I love both the blue Commands and expect to see both of them getting fired off in Standard right out of the gate, and Atarka's Command seems ready-made for Modern Zoo and Burn decks. I shudder to think what the remaining two will look like.
#3 Sidisi, Undead Vizier
It is not unreasonable to play five mana for a tutor effect that lets you put the card right into your hand, and that is exactly what you get if you have no creatures in play when you cast this and just sac it to itself. But if you look at the name for a moment and think about the current Standard format I am pretty sure you can come up with a recurring source of Zombie fodder to sacrifice to this. Or maybe we can get EVEN more value out of our Satyr Wayfinders.
#2 Radiant Purge
Dear sir or madam,
I would like your Siege Rhino to go away forever.
#1 Narset Transcendent
When this card was revealed midweek, it exploded my social network—and shot to the top of my power rankings immediately—with good reason. Sure there were the inevitable naysayers who lamented a good ability to protect herself with on the front side but have they seen that starting loyalty? The next place everyone went was to check the Oracle text on Temporal Trespass only to come away disappointed that you can't rebound into an extra, extra turn since the exile clause trumps that. (P.S., You can assuredly do this with Time Warp in Modern!)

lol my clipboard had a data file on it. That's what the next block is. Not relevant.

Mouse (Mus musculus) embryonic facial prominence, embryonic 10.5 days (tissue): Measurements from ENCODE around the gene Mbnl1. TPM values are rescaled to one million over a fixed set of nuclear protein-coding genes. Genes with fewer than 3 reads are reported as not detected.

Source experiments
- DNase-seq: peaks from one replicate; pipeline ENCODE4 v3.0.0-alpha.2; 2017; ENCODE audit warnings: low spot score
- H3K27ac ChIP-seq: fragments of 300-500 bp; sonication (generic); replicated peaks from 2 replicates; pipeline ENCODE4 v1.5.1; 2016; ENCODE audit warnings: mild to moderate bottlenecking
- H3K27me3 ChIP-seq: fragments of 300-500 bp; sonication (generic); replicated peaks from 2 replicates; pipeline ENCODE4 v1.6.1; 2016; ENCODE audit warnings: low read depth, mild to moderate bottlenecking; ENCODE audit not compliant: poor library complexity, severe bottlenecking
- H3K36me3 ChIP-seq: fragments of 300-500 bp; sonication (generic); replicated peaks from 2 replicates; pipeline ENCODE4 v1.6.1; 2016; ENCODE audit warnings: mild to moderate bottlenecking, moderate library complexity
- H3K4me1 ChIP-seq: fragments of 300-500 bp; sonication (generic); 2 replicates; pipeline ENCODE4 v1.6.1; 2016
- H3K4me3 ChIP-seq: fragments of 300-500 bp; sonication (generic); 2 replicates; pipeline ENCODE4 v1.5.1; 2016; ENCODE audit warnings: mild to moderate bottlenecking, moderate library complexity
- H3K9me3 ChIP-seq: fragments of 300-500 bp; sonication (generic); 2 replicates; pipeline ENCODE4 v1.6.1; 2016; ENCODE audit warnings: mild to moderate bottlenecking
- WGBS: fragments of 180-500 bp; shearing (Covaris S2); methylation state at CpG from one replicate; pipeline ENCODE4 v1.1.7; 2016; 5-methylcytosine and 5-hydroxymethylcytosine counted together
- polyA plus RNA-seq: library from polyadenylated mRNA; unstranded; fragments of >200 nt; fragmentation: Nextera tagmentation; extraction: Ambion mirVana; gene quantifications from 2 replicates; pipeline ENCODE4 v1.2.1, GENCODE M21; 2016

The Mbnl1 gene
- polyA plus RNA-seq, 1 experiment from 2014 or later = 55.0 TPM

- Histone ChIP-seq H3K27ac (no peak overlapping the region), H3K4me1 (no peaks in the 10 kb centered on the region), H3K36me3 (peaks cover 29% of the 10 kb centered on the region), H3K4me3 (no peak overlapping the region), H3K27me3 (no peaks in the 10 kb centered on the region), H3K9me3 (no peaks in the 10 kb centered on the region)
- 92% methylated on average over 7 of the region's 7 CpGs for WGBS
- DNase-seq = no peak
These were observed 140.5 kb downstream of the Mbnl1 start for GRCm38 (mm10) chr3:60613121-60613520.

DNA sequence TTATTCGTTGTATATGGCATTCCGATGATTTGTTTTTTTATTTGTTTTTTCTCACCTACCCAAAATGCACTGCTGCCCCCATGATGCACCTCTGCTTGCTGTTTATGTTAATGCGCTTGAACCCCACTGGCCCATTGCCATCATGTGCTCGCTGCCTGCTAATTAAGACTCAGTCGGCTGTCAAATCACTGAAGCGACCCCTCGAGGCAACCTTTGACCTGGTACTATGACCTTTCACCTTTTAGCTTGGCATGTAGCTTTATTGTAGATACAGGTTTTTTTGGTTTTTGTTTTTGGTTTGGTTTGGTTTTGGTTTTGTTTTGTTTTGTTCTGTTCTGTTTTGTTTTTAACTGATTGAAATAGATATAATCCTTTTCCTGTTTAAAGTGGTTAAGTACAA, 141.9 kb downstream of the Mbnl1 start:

It was pointed out that you can get a pseudo Time Warp by casting End Hostilities with Rebound since your opponent can't, in most cases, develop their board with creatures since they would just be sweeping them up a turn later when your bonus Hostilities resolves.
Of course the thing everyone wants to do with this card is just cast Treasure Cruise and bury their opponents in a sea of cards. If they don't get run over by a Zurgo Bellstriker before the game goes that long.
Feel free to share your power rankings with me on Twitter. I can be found as @Top8Games and will be doing a card-based power ranking next week as well from the full set, so feel free to chime in with your five favorite cards as the set continues to be unveiled.
February Player of the Month (#MTGPoM)
Speaking of Twitter, you can always interact with me on Twitter to talk about which player should be the Player of the Month using the #MTGPoM hashtag. This month is a steep battle for everyone not named Antonio Del Moral León, the Pro Tour Fate Reforged Champion.
Pro Tour Fate Reforged Champion Antonio Del Moral León
Antonio piloted his Modern Splinter Twin deck through the entire field at Pro Tour Fate Reforged to become the first ever Pro Tour Champion from Spain in the history of the game. He has locked up Platinum, a seat at the World Championship, and is currently poised to be the leader of the Spanish World Magic Cup team and would get a chance to compete for that title in his own country when the WMC comes to Barcelona. I'm not gonna lie to you. He's all but locked to be the Player of the Month if you can't make a compelling and widely held case for someone else. Use the hashtag and tell me who you think it should be. Do you think it should be Antonio Del Moral León? Chime in. Do you think any of February's GP Champions—Immanuel Gerschenson, Jack Fogle, or Dan Lanthier—deserve the honor? Tell me why! You want it to be someone else entirely? Then I want to know the whos and the whys!